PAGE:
Stitch Video: unlocking Africa’s growing video ad industry


Having been behind the launch of one of the first video ad exchanges, — which was then later acquired by AOL for over US$400-million — Chris Smith has a strong background in video products and solutions. Today, with South African serial entrepreneur Vinny Lingham on board as advisor, the startup founder is looking to Africa’s growing video market as the next big thing.

Ventureburn sat down with Smith from Stitch Video to talk about how an American came to set up a startup at the very tip of Africa.

Stitch offers a programmatic ad platform that connects video publishers and brand advertisers. The platform will not only offer publishers more flexibility, it will also give online platforms monetisation rights. YouTube, for instance, works great as a global platform but takes up to 45% of the ad revenue. “Up until recently most publishers have been forced to rely on platforms like YouTube to help setup their video infrastructure,” the founder argues.

According to Smith, most local media and tech companies are looking into this field, and given the fact that the country’s so mobile oriented, the market is becoming huge.

eMarketer projected that the ad expenditure in the Middle East and Africa would amount to US19.28-billion in 2013, only to grow to US25.35-billion by 2018.

Video ad spend Africa Middle East

With data costs on the inevitable downward slope, video is only going to become bigger and its market more competitive. The problem is that publishers in South Africa sit on masses of content but have little control in monetising it.

“Even though the continent is behind with what the US is currently doing in the video and mobile advertising space, there’s going to be a lot more growth here,” Smith says. He predicts that within the next five years, most people will probably be watching TV on their smartphones.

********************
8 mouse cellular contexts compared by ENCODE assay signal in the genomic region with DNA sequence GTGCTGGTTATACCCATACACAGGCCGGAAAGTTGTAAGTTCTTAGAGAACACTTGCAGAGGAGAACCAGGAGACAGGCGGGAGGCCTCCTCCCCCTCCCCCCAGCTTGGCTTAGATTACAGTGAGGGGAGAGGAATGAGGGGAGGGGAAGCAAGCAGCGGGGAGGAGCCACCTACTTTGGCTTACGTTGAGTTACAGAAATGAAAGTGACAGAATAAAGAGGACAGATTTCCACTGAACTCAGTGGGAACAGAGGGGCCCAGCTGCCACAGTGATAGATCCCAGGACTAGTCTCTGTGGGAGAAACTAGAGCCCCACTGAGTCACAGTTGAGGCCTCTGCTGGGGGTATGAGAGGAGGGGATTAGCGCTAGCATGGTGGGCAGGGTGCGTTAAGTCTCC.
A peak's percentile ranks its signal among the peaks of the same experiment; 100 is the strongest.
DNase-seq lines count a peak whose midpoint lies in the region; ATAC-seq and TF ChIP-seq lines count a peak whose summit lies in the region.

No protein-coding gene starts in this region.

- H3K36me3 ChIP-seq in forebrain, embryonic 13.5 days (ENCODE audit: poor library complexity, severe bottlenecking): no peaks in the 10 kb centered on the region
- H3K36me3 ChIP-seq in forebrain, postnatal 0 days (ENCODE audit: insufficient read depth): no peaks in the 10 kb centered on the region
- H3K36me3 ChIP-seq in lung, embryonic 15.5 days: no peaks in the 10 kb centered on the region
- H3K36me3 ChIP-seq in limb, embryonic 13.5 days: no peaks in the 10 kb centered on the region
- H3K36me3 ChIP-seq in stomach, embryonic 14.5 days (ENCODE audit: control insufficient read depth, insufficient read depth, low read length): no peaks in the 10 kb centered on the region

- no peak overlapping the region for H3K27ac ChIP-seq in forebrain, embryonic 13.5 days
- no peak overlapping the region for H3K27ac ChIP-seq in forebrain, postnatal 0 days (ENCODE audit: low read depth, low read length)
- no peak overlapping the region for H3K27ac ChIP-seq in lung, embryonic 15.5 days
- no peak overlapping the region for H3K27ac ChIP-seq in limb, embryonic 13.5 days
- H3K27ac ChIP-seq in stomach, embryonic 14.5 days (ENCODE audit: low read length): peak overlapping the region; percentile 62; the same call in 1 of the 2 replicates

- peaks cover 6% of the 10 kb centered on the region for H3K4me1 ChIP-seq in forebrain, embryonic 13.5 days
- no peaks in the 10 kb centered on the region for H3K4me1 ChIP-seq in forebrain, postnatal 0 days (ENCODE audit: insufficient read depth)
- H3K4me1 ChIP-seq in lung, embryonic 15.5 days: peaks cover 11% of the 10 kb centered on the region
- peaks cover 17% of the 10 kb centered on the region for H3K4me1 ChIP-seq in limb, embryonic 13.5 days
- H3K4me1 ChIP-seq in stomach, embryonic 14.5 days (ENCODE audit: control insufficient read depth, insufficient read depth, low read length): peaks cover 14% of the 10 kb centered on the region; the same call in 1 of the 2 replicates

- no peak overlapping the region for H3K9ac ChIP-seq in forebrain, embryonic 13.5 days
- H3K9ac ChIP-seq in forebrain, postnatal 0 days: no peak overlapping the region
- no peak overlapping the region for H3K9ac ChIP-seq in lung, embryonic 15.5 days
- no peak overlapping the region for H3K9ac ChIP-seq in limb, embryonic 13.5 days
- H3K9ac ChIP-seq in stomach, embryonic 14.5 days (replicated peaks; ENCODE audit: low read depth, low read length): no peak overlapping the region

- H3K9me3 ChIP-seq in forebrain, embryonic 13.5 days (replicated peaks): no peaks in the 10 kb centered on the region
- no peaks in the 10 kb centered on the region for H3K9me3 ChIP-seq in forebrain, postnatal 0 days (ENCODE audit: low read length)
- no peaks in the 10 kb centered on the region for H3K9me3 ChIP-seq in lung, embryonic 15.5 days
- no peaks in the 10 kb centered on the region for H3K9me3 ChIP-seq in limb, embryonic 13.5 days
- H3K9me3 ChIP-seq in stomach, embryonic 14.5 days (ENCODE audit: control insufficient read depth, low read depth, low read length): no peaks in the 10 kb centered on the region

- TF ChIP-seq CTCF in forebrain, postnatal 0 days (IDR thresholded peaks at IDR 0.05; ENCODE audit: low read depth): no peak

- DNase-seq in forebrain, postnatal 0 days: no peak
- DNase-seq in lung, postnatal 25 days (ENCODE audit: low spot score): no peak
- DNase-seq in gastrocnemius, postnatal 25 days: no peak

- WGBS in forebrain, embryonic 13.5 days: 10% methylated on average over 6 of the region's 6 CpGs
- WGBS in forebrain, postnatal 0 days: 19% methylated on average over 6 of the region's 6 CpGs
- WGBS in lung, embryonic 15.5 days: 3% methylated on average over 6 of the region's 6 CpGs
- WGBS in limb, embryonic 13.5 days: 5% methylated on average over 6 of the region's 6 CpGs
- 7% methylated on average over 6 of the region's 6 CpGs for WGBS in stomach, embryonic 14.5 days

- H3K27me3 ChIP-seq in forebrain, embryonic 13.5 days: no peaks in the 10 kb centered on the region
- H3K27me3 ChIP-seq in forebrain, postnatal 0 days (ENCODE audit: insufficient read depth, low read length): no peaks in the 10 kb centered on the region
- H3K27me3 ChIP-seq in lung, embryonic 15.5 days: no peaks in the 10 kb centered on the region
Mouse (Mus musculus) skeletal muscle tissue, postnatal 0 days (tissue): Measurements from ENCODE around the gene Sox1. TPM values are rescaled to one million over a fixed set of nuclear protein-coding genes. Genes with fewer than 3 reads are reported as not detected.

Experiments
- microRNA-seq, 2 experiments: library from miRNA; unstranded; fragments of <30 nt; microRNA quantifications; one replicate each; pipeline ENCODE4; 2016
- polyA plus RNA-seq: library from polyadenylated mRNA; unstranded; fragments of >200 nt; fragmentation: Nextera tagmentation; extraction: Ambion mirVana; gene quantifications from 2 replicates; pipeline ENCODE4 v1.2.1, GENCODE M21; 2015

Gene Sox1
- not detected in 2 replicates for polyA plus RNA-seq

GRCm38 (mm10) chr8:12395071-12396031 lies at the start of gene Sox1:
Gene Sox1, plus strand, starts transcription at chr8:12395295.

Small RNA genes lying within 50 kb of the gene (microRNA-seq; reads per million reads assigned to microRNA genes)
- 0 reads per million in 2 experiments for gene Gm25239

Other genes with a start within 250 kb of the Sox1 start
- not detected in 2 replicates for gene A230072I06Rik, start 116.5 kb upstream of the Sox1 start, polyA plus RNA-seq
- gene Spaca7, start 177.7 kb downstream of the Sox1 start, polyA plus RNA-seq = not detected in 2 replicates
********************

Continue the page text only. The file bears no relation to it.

To give you an idea of how big the global market is, Facebook recently announced that it’s 1.4 billion users are watching about 4 billion native videos daily. That’s about one billion more than what the ten-year-old company measured in January 2015.

Video ads are becoming one of the company’s main revenue drivers. It’s thus quickly catching up with the Google-owned YouTube, which manages around 4 billion views in 2012 and today an estimated 7.9 billion.

Both of these tech conglomerates have set up shop in Africa to grow their global market share. Memeburn revealed that Facebook is setting up shop in Johannesburg, which we can only guess is to be used as its headquarters for regional expansion.

Moreover, major Norwegian software giant Opera earlier this year acquired AdVine to help secure its foothold on an estimated 259 million monthly users in Africa.

With major tech companies such as these increasing their presence in South Africa, Stitch hopes to beat them to the chase. Smith predicts that we’ll see many more media companies come to Africa within the next two years.

“Most publishers will need to find ways to modernise their inventory,” Smith says. He further notes that he realises most South African publishers want to have their own video strategy in place. “They want to have their own video player because they can be able to control the video environment. I see [South Africa] as an opportunity for most marketers to reach their audiences with all devices.”

Jacques Coetzee: Staff Reporter


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